I stress this characteristic of Edouard Manet's works, because it is their dominating feature and makes them what they are. The whole of the artist's personality consists in the way his eye functions; he sees things in terms of light color and masses.

- Emile Zola, excerpt from "A new manner in painting: Edouard Manet," 1867

Monday, June 7, 2010

Sunday, June 6, 2010

Saturday, June 5, 2010

Belmont Results, 6/5/10



Ice Box was never a factor and First Dude came in third. Congratulations to Mike Smith and Drosselmeyer; the former captured his first Belmont Stakes, and the latter has never run in a G1 race before - a nice first try! Click here for the the results from today's full card.

In spite of tough luck in the big race, team No Hassle at the Castle did pretty good at the windows today. Coupled with last Monday's victorious outing, it seems that I'm in the midst of the most fragile and evanescent of all racetrack phenomena: the winning streak. Now that I've told the world I'm sure it's jinxed, but it's important to savor these moments while you can!



Friday, June 4, 2010

Paulie's Picks, Belmont, 6/5/10

While it's nice to see the gate full for the Belmont Stakes, I have to say that after a closer look at the past performances the field is kind of uninspiring, sort of the best of the rest. I'm going to weakly put my support behind the favorite and second choice in the morning line, which are Ice Box and First Dude, respectively, but I'm also going to fish around for a longshot. There are thunderstorms in the forecast tomorrow, which presents some wet track possibilities; most notably Make Music For Me who rallied in the slop to round out the superfecta at this year's Kentucky Derby.

Incidentally, this year's Belmont Stakes, with no Derby winner in the field and now with the prospect of bad weather, is predicted to have an all-time low turnout and further drive the beleaguered New York Racing Association into insolvency. Yesterday, NY governor David Paterson and the NY State legislature approved a $25 million loan package to keep NYRA afloat until slot machines are installed at Aqueduct. Those slots, whose installation has been delayed for years because of the stunningly corrupt search for an an operator, are the only thing resembling a plan to save New York racing (sigh).

So that's my big Belmont Stakes analysis - not too thrilling, I know. Below are my picks for the entire card, which are subject to major revisions if the track is wet, particularly if the six grass races get moved to the main track.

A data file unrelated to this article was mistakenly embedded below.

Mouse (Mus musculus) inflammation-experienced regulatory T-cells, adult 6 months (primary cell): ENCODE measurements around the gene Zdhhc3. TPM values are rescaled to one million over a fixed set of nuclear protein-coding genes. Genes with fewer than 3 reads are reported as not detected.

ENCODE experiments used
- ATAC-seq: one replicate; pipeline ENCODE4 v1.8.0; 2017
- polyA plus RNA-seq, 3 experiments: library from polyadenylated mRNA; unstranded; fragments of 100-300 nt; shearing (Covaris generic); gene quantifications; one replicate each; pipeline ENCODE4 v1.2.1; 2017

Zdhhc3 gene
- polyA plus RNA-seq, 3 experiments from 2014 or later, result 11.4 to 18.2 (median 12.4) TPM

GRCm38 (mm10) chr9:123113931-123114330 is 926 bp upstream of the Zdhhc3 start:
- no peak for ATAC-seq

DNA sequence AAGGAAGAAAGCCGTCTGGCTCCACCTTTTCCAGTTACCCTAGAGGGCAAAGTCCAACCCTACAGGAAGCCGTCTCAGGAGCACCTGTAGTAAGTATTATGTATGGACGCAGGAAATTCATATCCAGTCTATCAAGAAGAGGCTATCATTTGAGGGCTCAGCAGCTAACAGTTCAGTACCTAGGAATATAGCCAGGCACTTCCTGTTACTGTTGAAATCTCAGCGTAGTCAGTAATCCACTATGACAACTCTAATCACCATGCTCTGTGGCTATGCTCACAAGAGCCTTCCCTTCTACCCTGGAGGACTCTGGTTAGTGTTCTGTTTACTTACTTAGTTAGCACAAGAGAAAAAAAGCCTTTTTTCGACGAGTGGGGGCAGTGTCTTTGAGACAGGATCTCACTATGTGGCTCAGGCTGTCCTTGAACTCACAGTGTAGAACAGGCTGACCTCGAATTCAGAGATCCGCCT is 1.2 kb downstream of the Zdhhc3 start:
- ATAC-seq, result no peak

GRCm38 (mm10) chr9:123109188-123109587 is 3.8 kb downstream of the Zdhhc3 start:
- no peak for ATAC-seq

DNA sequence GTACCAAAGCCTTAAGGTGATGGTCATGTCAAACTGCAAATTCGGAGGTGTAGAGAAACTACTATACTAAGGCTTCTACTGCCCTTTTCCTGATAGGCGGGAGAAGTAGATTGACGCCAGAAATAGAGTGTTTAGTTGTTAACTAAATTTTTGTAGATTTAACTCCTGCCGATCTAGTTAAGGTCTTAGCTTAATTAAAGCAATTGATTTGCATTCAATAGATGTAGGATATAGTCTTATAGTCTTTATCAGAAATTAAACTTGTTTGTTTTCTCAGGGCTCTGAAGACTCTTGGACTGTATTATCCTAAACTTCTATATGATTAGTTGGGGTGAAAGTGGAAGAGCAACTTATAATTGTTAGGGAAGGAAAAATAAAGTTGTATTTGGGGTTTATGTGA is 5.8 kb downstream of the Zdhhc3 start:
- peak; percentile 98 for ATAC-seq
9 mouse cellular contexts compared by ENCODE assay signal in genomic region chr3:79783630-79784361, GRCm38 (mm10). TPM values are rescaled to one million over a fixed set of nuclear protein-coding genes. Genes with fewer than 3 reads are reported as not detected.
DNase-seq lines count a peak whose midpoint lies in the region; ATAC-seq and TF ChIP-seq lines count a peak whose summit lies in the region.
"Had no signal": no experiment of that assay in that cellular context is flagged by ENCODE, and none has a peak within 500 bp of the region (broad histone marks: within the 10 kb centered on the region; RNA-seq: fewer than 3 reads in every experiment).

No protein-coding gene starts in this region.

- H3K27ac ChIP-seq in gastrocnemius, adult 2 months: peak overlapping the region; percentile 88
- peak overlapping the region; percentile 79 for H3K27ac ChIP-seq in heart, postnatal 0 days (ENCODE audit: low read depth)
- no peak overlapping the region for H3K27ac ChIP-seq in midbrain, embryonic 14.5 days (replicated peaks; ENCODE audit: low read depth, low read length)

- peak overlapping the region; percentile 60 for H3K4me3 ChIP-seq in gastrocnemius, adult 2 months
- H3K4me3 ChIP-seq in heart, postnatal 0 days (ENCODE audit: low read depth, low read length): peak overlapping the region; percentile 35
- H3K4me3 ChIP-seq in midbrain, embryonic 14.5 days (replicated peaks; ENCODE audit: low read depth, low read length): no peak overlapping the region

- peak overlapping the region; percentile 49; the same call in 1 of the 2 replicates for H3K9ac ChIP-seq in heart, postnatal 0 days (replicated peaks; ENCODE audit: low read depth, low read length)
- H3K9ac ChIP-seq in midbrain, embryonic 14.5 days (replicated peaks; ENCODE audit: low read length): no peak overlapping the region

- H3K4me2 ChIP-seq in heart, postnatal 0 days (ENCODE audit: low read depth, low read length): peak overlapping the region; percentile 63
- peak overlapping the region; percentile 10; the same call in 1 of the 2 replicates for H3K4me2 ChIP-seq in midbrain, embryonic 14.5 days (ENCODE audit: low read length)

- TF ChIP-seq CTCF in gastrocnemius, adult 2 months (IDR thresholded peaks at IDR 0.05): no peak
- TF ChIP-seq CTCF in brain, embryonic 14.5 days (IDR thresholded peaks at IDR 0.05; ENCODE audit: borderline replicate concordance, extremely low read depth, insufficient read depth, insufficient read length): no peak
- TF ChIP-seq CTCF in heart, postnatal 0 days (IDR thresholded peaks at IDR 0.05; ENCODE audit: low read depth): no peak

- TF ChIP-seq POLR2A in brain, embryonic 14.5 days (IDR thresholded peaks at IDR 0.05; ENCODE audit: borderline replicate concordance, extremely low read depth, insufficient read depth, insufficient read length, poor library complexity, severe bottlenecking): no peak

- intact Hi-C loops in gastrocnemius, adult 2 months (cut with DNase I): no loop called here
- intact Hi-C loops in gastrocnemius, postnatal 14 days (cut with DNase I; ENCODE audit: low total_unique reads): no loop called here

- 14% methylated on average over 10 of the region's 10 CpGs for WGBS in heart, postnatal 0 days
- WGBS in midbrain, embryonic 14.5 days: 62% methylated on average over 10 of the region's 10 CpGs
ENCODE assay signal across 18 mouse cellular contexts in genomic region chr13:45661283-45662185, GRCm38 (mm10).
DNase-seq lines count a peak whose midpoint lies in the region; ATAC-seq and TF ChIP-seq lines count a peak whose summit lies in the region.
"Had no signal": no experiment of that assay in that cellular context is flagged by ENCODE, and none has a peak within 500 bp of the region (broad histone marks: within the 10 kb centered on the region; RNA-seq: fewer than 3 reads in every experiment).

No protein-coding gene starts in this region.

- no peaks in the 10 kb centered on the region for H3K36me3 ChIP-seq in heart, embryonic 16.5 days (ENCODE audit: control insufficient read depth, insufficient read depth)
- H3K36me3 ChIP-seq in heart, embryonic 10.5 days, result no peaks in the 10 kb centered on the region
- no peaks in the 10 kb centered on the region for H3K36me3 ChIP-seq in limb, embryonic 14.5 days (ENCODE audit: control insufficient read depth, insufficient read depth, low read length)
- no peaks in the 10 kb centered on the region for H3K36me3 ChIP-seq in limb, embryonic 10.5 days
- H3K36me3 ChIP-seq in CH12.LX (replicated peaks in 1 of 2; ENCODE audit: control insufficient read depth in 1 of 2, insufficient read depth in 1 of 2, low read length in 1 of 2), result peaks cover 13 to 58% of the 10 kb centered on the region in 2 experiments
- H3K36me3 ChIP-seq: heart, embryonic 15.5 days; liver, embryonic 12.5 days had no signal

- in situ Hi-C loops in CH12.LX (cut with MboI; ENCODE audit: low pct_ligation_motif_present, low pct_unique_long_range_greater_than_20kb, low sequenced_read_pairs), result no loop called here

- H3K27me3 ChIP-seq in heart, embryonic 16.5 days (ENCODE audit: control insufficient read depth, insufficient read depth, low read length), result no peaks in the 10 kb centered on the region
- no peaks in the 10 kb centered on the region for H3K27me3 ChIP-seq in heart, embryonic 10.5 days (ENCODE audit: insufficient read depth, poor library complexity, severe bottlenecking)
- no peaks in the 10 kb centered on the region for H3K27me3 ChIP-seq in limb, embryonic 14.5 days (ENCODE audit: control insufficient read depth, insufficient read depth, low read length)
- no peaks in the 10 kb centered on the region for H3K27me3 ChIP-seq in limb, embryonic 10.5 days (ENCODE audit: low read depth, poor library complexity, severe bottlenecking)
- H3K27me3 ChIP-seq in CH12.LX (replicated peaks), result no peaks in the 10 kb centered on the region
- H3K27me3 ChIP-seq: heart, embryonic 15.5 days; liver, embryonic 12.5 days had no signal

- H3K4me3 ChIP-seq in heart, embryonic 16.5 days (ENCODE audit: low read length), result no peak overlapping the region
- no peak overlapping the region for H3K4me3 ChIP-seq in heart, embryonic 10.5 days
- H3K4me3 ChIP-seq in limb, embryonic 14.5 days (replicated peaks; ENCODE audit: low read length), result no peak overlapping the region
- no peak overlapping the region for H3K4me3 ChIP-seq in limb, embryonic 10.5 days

1st race:
4 - Seis de Mayo
7 - I Got Swagger
6 - Camptown Blues

2nd race:
2 - Tapaline
4 - Eliza Grace
8 - Kaitlyn Ann

3rd race:
4 - Avenging Spirit
6 - Wonder Beyond
1a - Devon Rock

4th race:
7 - Ricoriatoa
8 - Tahitian Warrior
3 - Trappe Shot

5th race:
2 - Manhattan Fox
4 - Yankee Empire
3 - Strong Commitment

6th race, The Woody Stephens, G2:
5 - D'Funnybone
3 - Discreetly Mine
1 - Eightyfiveinafifty

7th race, The Just a Game, G1:
5 - Proviso
1a - Speak Easy Gal
3 - Phola

8th race, The True North, G3:
2 - Custom for Carlos
3 - Bribon
8 - Checklist

9th race, The Acorn, G1:
6 - Amen Hallelujah
10 - Tidal Pool
7 - Quiet Temper

10th race, The Manhattan Handicap, G1:
1 - Gio Ponti
5 - Take the Points
6 - Court Vision

11th race, The Belmont Stakes, G1:
6 - Ice Box
11 - First Dude
9 - Stately Victor

12th race:
3 - Remittance
1 - Lt. John
5 - Bold Vindication

13th race:
8 - Quick Money
2 - Mustang Island
9 - L.C. Bulgari

Tune in tomorrow night for results and video.

Thursday, June 3, 2010

Worse than the Biennial

I've been trying really hard to stop whining about these big MFA-type group shows like Greater New York, the Biennial(s), and Younger than Jesus. They're part of the landscape now, best to just accept it. Plus, we like to keep it positive here at No Hassle at the Castle.

But I must say that I was smirking inwardly while reading this merciless roasting of Greater New York in the Village Voice. I'm glad other people are starting to notice that these shows generally blow.

Wednesday, June 2, 2010

Belmont Stakes Post Positions and Morning Line

Today the post positions were drawn for this Saturday's Belmont Stakes. Below are the contenders in order, along with their jockeys, trainers, and morning line odds.

The race has lost some of its sizzle without the presence of the Kentucky Derby or Preakness winners, but the good news is that it's a nice, full field - there was no dominant favorite to scare anybody away.

Tune in on Friday for the big No Hassle at the Castle race analysis.

1. Dave in Dixie, Calvin Borel, John Sadler, 20-1
2. Spangled Star, Garrett Gomez, Richard Dutrow, 30-1
3. Uptowncharlybrown, Rajiv Maragh, Kiaran McLaughlin,10-1
4. Make Music for Me, Joel Rosario, Alexis Barba, 10-1
5. Fly Down, John Velazquez, Nick Zito, 9-2
6. Ice Box, Jose Lezcano, Nick Zito, 3-1
7. Drosselmeyer, Mike Smith, Bill Mott, 12-1
8. Game on Dude, Martin Garcia, Bob Baffert, 10-1
9. Stately Victor, Alan Garcia, Michael Maker, 15-1
10. Stay Put, Jamie Theriot, Steve Margolis, 20-1
11. First Dude, Ramon Dominguez, Dale Romans, 7-2
12. Interactif, Javier Castellano, Todd Pletcher, 12-1

Tuesday, June 1, 2010